I spent way too much money on automotive starting systems back in the day of nursing all useful life out of a car/truck. Now, when I get the first sign of starting problems and the cables are 6+ years old, I replace them. And with 1 in college and two more to go, the days of "nursing all useful life out of a car/truck" have returned. :panic
     
  10. haroldt

    haroldt Member

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    As promised... am reporting back. Sunday I took the battery out and inspected the cables. The battery is only 3 months old (I change batteries every two years regardless) and the cables are new too. All looked fine - no corrossion.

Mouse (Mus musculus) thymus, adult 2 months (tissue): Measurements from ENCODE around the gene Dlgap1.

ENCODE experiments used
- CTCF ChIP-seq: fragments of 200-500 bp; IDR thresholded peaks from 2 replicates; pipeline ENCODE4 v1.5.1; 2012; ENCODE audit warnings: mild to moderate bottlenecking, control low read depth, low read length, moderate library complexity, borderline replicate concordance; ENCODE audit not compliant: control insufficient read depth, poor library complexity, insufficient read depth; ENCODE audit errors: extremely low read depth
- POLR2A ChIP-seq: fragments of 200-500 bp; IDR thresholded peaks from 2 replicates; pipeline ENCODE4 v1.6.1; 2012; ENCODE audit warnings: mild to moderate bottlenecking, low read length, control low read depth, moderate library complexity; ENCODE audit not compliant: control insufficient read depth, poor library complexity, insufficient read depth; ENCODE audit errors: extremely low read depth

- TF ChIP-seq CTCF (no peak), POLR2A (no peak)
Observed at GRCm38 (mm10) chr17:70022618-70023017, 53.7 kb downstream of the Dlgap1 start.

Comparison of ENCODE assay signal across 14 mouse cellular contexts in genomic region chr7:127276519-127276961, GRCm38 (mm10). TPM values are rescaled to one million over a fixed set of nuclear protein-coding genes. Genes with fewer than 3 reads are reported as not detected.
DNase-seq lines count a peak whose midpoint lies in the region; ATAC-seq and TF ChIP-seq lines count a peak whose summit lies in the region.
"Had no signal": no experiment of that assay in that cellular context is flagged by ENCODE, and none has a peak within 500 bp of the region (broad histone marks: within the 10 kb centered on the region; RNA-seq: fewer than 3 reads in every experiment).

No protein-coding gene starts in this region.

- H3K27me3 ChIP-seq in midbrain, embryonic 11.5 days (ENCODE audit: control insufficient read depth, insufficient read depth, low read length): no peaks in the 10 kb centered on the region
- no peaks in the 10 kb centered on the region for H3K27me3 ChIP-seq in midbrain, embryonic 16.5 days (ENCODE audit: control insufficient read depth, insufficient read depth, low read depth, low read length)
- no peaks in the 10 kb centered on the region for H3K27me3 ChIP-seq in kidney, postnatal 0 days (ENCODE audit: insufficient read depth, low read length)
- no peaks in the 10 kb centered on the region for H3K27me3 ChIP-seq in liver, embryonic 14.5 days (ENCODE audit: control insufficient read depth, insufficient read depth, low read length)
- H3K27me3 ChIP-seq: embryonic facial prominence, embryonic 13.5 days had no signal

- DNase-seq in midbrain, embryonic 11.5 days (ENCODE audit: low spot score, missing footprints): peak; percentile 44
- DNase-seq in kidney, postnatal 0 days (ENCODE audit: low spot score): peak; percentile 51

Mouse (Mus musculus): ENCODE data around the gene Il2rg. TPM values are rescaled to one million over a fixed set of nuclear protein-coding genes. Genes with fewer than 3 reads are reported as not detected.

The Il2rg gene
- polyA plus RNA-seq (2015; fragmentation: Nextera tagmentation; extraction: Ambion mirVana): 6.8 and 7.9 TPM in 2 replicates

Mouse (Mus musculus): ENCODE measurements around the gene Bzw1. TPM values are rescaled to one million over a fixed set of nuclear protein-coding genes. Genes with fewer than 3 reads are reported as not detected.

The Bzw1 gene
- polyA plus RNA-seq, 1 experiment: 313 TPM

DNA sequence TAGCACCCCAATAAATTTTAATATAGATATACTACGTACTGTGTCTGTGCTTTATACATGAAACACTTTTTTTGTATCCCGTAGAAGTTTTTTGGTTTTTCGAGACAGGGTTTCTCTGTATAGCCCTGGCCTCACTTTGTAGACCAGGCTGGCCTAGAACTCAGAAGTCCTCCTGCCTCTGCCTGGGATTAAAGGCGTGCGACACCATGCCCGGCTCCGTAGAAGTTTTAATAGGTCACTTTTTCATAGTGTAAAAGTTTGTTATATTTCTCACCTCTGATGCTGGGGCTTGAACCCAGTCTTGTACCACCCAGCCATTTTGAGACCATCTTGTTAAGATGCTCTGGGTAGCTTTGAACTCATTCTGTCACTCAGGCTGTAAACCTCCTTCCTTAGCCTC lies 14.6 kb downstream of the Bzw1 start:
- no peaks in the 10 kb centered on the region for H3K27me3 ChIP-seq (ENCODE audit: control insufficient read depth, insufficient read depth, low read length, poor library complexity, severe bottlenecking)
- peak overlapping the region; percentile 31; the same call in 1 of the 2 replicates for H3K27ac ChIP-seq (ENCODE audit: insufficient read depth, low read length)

In removing them, I found the negitave side to be a bit lose, so that may have been the problem. With my limited tools and knowhow, I could not get get to the positive lead to the starter. So far 55 miles later, no problems, pray that continues.

    Thanks again TQ for the heads up on the order of removal and replacing of the battery cables - did not know there to be a right way to do so. However, you failed to mentioned that a large spark and BOOM would occur if one drops the negitive cable across the positive post! That was shocking!! My pretty new battery now has a chunk of lead out of the positive post. :)